By Michael Cottakis, 89 Initiative Director
Sweden, Finland, and the NATO Conundrum
Such a development would only recently have been unthinkable, but Sweden and Finland appear ever closer to a NATO membership bid. The Kremlin, as expected, has responded brazenly to this news. This week, it has threatened to place nuclear warheads in the Baltic and to exact ‘incredible force’ as punishment for (what it sees as) yet more follied western overreach.
Commentators across the world have met the possibility of Swedish-Finnish NATO accession with caution. They will rightly worry that to trigger a malevolent Putin further could have disastrous implications for Ukraine. Putin has committed war crimes in Ukraine and can commit further ones. Rumours this week that his armies have used chemical weapons in Mariupol chill the blood. The nuclear threat is ever-present, and one that cannot be discounted as bluff.
Realists will no doubt remind the world of lessons of the recent past. They will point to the eastward expansion of NATO and the promise of membership to Ukraine as factors critical in the escalation of tensions. In response to such concerns, several European states will be tempted delay the accession of the two Nordic states. Already, the noises from the Bundestag indicate this may be Germany’s preference.
But there are more sanguine understandings of history, ones which speak to the folly of this approach. True, the prospect of eventual NATO membership for Ukraine alerted Russia to its own decline and caused it to become more belligerent. But crucially, the refusal to indicate a timeframe created a dangerous vacuum into which Putin was tempted to crawl. Had Ukraine joined NATO earlier, it is unlikely Russia would have invaded. This strategy of promise and delay has surely now been invalidated.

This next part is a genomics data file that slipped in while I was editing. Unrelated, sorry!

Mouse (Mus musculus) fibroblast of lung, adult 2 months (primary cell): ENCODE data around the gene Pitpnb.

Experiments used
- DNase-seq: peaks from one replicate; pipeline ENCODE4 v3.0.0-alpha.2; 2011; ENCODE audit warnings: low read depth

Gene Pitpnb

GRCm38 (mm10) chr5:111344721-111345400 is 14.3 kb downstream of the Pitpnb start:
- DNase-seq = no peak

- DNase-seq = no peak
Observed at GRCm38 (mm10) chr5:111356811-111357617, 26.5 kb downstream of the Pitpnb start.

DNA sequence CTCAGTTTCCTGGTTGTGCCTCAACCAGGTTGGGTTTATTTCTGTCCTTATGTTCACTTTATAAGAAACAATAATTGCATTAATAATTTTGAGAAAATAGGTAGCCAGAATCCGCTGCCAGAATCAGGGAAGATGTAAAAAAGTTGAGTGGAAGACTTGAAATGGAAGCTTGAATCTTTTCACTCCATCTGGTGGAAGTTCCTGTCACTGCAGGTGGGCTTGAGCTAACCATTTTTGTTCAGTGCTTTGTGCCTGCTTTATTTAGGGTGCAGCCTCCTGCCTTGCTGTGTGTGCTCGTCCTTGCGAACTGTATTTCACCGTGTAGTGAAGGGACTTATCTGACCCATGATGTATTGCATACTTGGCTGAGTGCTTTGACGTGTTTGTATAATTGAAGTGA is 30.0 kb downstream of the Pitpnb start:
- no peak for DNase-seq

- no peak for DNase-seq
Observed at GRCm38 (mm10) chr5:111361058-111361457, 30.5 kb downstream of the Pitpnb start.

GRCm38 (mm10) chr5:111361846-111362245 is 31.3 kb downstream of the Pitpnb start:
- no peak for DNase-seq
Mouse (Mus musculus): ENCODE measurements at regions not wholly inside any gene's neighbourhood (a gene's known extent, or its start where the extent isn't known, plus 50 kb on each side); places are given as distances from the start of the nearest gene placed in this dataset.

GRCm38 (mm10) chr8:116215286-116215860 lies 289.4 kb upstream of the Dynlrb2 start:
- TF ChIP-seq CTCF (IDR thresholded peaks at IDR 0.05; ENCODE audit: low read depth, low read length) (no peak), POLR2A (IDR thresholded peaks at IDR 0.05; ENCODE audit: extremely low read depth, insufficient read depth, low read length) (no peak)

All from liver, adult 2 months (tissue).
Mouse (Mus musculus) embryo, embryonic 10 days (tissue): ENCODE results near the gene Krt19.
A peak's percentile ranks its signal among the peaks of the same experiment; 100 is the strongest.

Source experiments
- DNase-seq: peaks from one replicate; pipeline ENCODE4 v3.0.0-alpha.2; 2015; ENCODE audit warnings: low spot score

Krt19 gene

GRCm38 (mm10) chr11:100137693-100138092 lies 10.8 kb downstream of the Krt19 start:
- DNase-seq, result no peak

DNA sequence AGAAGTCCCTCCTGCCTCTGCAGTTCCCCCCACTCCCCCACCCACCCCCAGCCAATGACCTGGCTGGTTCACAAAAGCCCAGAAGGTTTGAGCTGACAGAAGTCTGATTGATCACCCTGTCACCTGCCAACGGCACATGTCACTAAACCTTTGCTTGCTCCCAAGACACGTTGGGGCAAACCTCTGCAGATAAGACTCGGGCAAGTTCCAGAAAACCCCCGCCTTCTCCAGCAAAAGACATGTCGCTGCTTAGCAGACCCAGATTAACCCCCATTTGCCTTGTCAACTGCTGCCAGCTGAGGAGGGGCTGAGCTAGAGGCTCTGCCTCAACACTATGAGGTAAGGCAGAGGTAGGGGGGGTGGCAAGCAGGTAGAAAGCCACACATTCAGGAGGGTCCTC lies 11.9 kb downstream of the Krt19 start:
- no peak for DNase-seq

In the coming weeks, the issue of NATO membership for Sweden or Finland will likely come to a head. There are no easy decisions. The west must tread a fine line between further escalation, and the need to immediately guarantee the security interests of the two Nordic states. The danger is in the so-called ‘grey zone’ between the promise of membership, and membership itself.
Should the governments of Sweden and Finland ultimately decide that their future lies in NATO, it is in everyone’s interests that the time spent in the grey zone is as short as possible. To ensure this, NATO must make preparations for their integration now.
This must involve unanimous agreement by existing members concerning the accession of both, made in anticipation of an imminent bid. Such an agreement must be communicated to the Swedish and Finnish governments, inviting them to accede whenever they decide to. It should also involve fast-tracking the Article 10 membership process, conditions for which the two countries largely already meet. Importantly, all procedures should be conducted outside the limelight, with membership announced upon their conclusion.
Putin may not invade Sweden or Finland, but he can attack either in myriad ways. NATO membership is the only guarantee of the Nordic countries’ security. Should the people of both decide they wish to join NATO, the west must do its best to integrate them, even if this stirrs further Kremlin passions. But it must do so speedily and decisively.
This series comments weekly on developments in the War in Ukraine as they occur, discussing the main patterns and their implications for the conflict and for the politics of Europe and the wider world.